Two elk heads and two beaver skins presented to Queen Elizabeth II as rent in 1959
The terms of Hudson's Bay Company's Royal Charter are well-known. It granted to the Company of Adventurers Trading into Hudson Bay a virtual monopoly over the commercial exploitation and development of resources throughout the entire drainage basin of Hudson Bay itself. And what did the Crown require in exchange for this bountiful gift? A periodic rent of two elk and two black beaver. No matter how you look at it, this must rank as the biggest bargain of all time!
The relevant clause of the Charter demands that the Governor and Company, their heirs and successors "be holden" to the Crown:
"...Yielding and paying yearly to us and our heirs and successors for the same two Elks and two Black beavers whensoever and as often as We, our heirs and successors shall happen to enter into the said Countries, Territories and Regions hereby granted."
HBC rent paying ceremony at the Gates of Old Fort Garry, Winnipeg, 1939
In actual fact, owing to the relative infrequency of visits to Canada by the Crown, the Rent Ceremony, by which the Company discharges its Charter obligation to the Sovereign, is a rare event. Since its founding in 1670, the ceremony has only occurred four times.
The first Rent Ceremony took place on August 9th, 1927. The Prince of Wales (later King Edward VIII) traveled to Canada, specifically to Alberta, where he owned a large cattle ranch. His route via Winnipeg, Canadian headquarters of HBC, provided an opportunity for the inaugural rent ceremony as a 'symbol of loyalty' to the Crown. On behalf of his father King George V, the Prince accepted two black beaver pelts and two mounted elk heads from London Committeeman and Chairman of the Canadian Committee, Mr. G. W. Allan. The presentation took place at the CPR station in Winnipeg.
A dozen years elapsed before the next Rent Ceremony. By 1939 the Prince of Wales had abdicated the throne in favour of his younger brother the Duke of York, who ruled as King George VI. In 1939, accompanied by his queen Elizabeth, the late Queen Mother, he visited Canada on the first-ever Royal Tour, travelling the country from coast to coast in May and June of that year. The Rent Ceremony took place at Fort Garry Gate in Winnipeg on May 24th. Before dignitaries including Prime Minister Mackenzie King, and with the entire HBC Winnipeg staff in attendance, Governor Patrick Ashley Cooper presented the King with the customary rent. The ceremony was filmed as well as broadcast live by radio to the world. The historic symbolism of the event on this occasion was particularly striking: Governor Cooper's ancestor, Anthony Ashley Cooper, Lord Ashley and Earl of Shaftesbury, was one of the first investors in HBC, purchasing his original stock in 1668.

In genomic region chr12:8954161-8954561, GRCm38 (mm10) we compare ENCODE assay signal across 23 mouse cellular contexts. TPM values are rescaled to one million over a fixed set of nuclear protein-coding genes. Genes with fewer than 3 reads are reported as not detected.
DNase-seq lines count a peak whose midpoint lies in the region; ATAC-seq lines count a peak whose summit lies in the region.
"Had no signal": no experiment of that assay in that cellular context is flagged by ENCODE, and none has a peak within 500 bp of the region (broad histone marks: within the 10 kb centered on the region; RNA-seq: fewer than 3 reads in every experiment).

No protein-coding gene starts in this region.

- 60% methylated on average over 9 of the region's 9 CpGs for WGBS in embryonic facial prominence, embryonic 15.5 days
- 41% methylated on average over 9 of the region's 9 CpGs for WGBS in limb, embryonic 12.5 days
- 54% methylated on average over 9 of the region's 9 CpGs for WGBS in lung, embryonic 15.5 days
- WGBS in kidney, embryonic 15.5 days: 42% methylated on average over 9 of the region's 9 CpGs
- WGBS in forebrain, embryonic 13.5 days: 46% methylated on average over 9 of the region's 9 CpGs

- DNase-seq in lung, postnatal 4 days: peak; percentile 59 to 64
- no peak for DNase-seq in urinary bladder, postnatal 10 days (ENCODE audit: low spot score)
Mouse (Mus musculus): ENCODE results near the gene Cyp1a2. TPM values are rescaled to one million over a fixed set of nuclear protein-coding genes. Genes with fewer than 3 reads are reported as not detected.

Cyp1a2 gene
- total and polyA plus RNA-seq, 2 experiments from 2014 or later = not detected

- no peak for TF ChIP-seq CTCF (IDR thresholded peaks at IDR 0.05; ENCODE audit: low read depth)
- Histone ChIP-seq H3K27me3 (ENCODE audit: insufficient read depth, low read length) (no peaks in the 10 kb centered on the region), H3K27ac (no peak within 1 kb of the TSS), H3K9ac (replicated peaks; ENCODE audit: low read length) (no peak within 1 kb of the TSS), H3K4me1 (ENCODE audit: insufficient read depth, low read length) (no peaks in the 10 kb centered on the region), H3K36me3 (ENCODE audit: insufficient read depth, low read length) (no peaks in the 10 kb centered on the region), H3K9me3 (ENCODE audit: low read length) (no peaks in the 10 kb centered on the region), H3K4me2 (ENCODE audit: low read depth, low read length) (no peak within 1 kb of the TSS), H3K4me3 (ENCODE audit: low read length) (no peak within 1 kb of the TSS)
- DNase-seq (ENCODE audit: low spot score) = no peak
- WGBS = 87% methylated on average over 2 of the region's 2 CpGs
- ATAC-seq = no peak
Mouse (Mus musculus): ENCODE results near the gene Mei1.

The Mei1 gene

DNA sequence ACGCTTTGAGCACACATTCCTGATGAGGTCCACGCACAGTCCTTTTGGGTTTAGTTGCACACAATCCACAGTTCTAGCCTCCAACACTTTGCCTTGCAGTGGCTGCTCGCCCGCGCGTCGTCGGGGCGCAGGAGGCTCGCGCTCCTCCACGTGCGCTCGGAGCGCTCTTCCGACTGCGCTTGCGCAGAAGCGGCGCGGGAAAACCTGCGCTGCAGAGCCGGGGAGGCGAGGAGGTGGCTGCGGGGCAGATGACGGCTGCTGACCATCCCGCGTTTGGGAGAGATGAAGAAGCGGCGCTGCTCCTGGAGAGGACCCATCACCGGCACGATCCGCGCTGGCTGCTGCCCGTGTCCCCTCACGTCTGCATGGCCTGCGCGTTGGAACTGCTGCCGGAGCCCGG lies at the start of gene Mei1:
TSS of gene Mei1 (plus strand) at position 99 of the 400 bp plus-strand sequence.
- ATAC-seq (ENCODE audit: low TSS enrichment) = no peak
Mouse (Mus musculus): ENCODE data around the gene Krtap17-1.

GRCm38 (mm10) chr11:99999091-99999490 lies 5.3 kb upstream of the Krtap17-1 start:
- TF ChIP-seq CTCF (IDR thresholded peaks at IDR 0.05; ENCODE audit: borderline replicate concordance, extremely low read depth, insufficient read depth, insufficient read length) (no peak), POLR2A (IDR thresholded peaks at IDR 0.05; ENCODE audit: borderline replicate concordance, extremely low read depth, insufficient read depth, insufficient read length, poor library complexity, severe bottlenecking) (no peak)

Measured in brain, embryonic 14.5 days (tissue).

Address given at the Rent Ceremony, 1970
The third Rent Ceremony took place on July 24th, 1959 in Assiniboine Park in Winnipeg and was notable for being the first time the rent was paid to our present Sovereign, Queen Elizabeth II. Governor William J. Keswick's address to the monarch linked this event to that other ceremony 20 years earlier:
"We therefore beg your Majesty to accept these two Elks and two Black Beavers which we now offer to You in terms of the Charter and in the same manner in which they were offered to your illustrious Father King George VI on the occasion of his visit to these territories in May, 1939."
On July 14, 1970 the fourth Rent Ceremony took place on a dais outside the stone wall of Lower Fort Garry. Though marred by rain, the day was significant in that part of the rent was animate: in place of the usual beaver pelts, the Queen instead received a tank containing two live beaver and a quantity of poplar. Her Majesty's rodent subjects spent the ceremony swimming and frolicking in the water. In point of fact the frolicking got distinctly out of hand. As she bent over the tank to inspect her new possessions, the Queen turned to HBC Governor Viscount Amory and asked "Whatever are they doing?" Showing remarkable diplomatic aplomb the Governor replied "Ma'am, it's no use asking me. I am a bachelor."
This was the last time the rent was paid. When the Company permanently moved its head office to Canada several requirements were removed from the Charter: payment of the rent was one of them. Does this mean that HBC will never again pay rent to the ruling monarch? It's hard to say. But we can perhaps say that if the Rent Ceremony does take place, it won't be paid 'live'!